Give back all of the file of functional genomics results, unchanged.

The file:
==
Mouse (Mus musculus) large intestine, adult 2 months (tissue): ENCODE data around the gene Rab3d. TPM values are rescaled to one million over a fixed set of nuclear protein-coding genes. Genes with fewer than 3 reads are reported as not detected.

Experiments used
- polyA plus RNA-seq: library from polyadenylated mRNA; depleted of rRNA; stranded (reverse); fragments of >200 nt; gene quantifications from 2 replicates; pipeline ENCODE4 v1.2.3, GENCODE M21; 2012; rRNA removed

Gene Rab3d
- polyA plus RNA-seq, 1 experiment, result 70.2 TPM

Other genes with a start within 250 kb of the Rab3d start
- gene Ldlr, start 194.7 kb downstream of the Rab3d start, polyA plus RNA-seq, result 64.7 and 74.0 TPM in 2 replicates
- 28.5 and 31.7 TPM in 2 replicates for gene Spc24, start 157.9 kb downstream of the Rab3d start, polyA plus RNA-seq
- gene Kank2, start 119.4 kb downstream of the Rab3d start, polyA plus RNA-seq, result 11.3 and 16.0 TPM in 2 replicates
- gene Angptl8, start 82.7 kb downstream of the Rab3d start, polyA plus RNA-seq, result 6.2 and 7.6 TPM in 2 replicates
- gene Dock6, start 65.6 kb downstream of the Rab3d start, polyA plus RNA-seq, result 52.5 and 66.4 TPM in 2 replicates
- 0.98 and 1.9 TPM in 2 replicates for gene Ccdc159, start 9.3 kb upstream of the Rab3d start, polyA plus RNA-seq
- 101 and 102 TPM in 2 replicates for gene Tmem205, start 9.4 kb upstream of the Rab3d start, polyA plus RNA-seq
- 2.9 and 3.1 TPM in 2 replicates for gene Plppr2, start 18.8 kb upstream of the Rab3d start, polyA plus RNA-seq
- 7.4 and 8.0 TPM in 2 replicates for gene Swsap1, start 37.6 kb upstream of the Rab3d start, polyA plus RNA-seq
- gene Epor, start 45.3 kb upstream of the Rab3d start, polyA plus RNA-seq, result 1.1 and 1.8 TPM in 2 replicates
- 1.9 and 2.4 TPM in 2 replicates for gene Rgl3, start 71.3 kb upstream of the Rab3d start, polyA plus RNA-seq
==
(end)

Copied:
Mouse (Mus musculus) large intestine, adult 2 months (tissue): ENCODE data around the gene Rab3d. TPM values are rescaled to one million over a fixed set of nuclear protein-coding genes. Genes with fewer than 3 reads are reported as not detected.

Experiments used
- polyA plus RNA-seq: library from polyadenylated mRNA; depleted of rRNA; stranded (reverse); fragments of >200 nt; gene quantifications from 2 replicates; pipeline ENCODE4 v1.2.3, GENCODE M21; 2012; rRNA removed

Gene Rab3d
- polyA plus RNA-seq, 1 experiment, result 70.2 TPM

Other genes with a start within 250 kb of the Rab3d start
- gene Ldlr, start 194.7 kb downstream of the Rab3d start, polyA plus RNA-seq, result 64.7 and 74.0 TPM in 2 replicates
- 28.5 and 31.7 TPM in 2 replicates for gene Spc24, start 157.9 kb downstream of the Rab3d start, polyA plus RNA-seq
- gene Kank2, start 119.4 kb downstream of the Rab3d start, polyA plus RNA-seq, result 11.3 and 16.0 TPM in 2 replicates
- gene Angptl8, start 82.7 kb downstream of the Rab3d start, polyA plus RNA-seq, result 6.2 and 7.6 TPM in 2 replicates
- gene Dock6, start 65.6 kb downstream of the Rab3d start, polyA plus RNA-seq, result 52.5 and 66.4 TPM in 2 replicates
- 0.98 and 1.9 TPM in 2 replicates for gene Ccdc159, start 9.3 kb upstream of the Rab3d start, polyA plus RNA-seq
- 101 and 102 TPM in 2 replicates for gene Tmem205, start 9.4 kb upstream of the Rab3d start, polyA plus RNA-seq
- 2.9 and 3.1 TPM in 2 replicates for gene Plppr2, start 18.8 kb upstream of the Rab3d start, polyA plus RNA-seq
- 7.4 and 8.0 TPM in 2 replicates for gene Swsap1, start 37.6 kb upstream of the Rab3d start, polyA plus RNA-seq
- gene Epor, start 45.3 kb upstream of the Rab3d start, polyA plus RNA-seq, result 1.1 and 1.8 TPM in 2 replicates
- 1.9 and 2.4 TPM in 2 replicates for gene Rgl3, start 71.3 kb upstream of the Rab3d start, polyA plus RNA-seq